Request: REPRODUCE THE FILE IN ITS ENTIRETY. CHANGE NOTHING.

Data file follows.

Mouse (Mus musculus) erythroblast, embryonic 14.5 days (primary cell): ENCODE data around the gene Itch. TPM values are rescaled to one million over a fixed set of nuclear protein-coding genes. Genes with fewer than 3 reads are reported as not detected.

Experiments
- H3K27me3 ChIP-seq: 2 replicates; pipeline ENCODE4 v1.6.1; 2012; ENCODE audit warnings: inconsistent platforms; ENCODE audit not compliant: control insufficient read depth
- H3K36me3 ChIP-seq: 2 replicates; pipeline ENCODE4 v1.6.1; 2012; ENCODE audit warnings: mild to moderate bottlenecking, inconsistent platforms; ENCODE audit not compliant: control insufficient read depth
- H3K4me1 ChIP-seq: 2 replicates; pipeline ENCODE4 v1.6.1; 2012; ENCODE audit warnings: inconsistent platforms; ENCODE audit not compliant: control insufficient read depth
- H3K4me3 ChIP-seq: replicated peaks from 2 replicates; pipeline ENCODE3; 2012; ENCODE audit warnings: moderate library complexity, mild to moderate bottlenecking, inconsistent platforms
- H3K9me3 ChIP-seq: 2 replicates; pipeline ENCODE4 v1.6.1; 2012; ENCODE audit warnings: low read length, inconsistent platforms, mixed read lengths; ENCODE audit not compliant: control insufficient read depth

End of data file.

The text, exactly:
Mouse (Mus musculus) erythroblast, embryonic 14.5 days (primary cell): ENCODE data around the gene Itch. TPM values are rescaled to one million over a fixed set of nuclear protein-coding genes. Genes with fewer than 3 reads are reported as not detected.

Experiments
- H3K27me3 ChIP-seq: 2 replicates; pipeline ENCODE4 v1.6.1; 2012; ENCODE audit warnings: inconsistent platforms; ENCODE audit not compliant: control insufficient read depth
- H3K36me3 ChIP-seq: 2 replicates; pipeline ENCODE4 v1.6.1; 2012; ENCODE audit warnings: mild to moderate bottlenecking, inconsistent platforms; ENCODE audit not compliant: control insufficient read depth
- H3K4me1 ChIP-seq: 2 replicates; pipeline ENCODE4 v1.6.1; 2012; ENCODE audit warnings: inconsistent platforms; ENCODE audit not compliant: control insufficient read depth
- H3K4me3 ChIP-seq: replicated peaks from 2 replicates; pipeline ENCODE3; 2012; ENCODE audit warnings: moderate library complexity, mild to moderate bottlenecking, inconsistent platforms
- H3K9me3 ChIP-seq: 2 replicates; pipeline ENCODE4 v1.6.1; 2012; ENCODE audit warnings: low read length, inconsistent platforms, mixed read lengths; ENCODE audit not compliant: control insufficient read depth